A blog post on the Popfly team site explains that Game Creator can be used to create "any kind of two-dimensional game, a category that includes things like the original Super Mario, Frogger, Asteroids, and a host of other old arcade games. To make it easy, Popfly is still focused on getting as much done as possible without having to write any code."
John Montgomery, group program manager at Microsoft for Popfly and Visual Studio Express, explained in a phone interview that Microsoft's goal was to build an on-ramp to ease people into programming.
"We're really trying to get people who have never tried programming before to get excited about the ideas of building things in general, whether its Web pages, or mashups, or in this case games," said Montgomery. "So we're kind of going after a customer who is anywhere from the 8- to 14-year-old kid might be interested in playing around to somebody who's maybe a little older and is bored with the games on a site like MSN Game Zone and is actually interested in building his own."
Popfly Game Creator includes more than 15 game templates and a large library of image and sound assets for game construction. Popfly games can be embedded on Web sites or social networking sites, as well as the Windows Vista Sidebar. "The goal isn't to have people go to Popfly.com," said Montgomery. "It's actually for the people to create these things to put them in the places where they live and where their friends go to see their stuff."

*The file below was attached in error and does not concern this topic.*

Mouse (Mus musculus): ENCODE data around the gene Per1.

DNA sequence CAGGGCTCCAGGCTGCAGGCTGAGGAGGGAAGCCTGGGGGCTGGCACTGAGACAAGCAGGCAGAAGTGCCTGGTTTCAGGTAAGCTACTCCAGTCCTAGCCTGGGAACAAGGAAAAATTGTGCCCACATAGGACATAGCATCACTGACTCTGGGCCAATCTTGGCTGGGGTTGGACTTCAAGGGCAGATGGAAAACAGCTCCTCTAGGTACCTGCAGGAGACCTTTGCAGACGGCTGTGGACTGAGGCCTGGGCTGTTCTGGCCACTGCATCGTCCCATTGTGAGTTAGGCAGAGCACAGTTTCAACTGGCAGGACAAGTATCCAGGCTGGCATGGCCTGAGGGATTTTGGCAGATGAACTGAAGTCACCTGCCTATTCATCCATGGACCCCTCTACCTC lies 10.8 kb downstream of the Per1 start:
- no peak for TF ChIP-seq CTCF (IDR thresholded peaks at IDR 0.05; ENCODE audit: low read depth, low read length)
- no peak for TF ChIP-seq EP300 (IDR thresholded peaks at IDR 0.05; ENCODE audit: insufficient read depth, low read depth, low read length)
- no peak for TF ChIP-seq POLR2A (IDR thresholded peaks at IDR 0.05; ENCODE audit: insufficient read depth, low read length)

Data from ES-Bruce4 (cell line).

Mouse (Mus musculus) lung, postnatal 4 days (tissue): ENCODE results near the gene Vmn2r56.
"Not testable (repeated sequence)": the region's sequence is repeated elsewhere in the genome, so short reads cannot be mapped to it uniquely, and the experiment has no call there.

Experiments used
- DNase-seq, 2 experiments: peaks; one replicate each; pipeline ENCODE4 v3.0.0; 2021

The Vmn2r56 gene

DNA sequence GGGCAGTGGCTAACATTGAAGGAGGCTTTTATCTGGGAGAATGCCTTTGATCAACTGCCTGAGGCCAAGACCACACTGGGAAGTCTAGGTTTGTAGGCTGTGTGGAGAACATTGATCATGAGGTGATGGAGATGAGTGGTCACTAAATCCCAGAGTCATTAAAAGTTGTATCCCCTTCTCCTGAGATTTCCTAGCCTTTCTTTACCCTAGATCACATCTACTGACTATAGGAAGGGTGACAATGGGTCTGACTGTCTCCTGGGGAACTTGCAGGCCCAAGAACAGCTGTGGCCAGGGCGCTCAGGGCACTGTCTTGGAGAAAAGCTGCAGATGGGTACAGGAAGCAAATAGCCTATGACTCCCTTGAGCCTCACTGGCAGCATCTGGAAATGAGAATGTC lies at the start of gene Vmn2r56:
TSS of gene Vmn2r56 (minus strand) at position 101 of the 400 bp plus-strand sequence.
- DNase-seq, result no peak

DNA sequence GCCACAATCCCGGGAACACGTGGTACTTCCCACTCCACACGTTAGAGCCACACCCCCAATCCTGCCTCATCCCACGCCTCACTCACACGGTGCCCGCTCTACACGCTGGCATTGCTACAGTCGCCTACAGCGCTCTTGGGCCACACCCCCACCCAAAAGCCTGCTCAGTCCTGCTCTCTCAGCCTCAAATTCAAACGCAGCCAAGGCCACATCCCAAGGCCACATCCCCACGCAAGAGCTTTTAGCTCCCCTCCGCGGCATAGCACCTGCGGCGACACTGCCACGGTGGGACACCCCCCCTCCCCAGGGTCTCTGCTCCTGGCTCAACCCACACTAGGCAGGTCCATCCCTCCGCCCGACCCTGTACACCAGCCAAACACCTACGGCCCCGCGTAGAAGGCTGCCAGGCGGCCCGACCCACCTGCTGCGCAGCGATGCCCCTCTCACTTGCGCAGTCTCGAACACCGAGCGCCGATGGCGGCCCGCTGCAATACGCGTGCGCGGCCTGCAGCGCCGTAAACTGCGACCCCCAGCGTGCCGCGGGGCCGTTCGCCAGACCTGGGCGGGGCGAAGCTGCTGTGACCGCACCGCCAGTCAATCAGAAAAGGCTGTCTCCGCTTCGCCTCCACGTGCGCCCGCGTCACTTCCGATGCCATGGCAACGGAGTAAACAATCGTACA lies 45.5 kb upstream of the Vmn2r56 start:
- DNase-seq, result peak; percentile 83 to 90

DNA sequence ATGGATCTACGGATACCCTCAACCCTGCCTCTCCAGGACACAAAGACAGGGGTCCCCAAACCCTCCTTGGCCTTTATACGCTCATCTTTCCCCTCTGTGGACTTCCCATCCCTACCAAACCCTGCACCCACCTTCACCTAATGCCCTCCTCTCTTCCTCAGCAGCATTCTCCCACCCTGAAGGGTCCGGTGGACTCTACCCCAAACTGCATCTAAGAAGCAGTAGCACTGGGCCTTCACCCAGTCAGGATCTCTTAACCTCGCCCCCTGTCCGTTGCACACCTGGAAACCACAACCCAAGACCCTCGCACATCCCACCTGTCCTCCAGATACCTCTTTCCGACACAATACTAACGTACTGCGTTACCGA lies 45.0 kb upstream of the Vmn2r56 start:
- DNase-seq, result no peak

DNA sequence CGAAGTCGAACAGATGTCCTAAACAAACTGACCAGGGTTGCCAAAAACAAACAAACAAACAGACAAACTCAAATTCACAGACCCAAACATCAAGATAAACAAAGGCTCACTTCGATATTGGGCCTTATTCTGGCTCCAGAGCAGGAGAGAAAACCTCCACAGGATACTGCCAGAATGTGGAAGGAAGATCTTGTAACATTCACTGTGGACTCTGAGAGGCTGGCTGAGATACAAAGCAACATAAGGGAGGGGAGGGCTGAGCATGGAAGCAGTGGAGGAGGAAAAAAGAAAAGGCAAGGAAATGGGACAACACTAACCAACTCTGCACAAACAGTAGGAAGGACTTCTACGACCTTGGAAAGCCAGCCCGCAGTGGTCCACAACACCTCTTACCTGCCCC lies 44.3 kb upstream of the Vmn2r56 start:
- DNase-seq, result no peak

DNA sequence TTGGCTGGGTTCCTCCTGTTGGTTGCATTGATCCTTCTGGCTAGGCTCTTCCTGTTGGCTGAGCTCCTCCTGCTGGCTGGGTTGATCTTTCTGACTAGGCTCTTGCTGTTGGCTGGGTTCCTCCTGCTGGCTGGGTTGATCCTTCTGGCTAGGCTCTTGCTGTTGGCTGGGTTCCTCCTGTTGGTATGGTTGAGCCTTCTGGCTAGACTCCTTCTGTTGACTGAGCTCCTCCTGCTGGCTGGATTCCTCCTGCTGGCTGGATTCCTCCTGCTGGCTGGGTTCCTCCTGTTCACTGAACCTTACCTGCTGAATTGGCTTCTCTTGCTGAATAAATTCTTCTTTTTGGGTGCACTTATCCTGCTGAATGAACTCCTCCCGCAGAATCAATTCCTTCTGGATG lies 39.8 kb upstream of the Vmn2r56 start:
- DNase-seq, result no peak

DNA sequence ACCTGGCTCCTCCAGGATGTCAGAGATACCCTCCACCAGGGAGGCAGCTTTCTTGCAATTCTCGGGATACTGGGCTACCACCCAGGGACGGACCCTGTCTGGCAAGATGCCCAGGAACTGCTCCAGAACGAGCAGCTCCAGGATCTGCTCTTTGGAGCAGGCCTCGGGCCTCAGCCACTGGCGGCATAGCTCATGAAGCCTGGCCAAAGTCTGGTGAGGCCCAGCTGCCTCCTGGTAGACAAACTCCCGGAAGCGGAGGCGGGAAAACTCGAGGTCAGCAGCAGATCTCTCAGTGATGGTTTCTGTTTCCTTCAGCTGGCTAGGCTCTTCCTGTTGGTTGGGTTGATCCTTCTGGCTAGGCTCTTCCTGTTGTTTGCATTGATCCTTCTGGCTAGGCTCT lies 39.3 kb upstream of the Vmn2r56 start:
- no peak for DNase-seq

Rather, you will be able to do so. Currently, said Montgomery, the tool that allows that, Popfly Explorer, doesn't support game projects, but it will soon. The goal is to allow game creators who are ready for more sophisticated tools to step up to something like Microsoft's XNA gaming technologies.
Microsoft has posted a video that explains Popfly video creator. It also plans to present the new Game Creator tool at this weekend's Maker Faire, at the San Mateo County Expo Center, just south of San Francisco.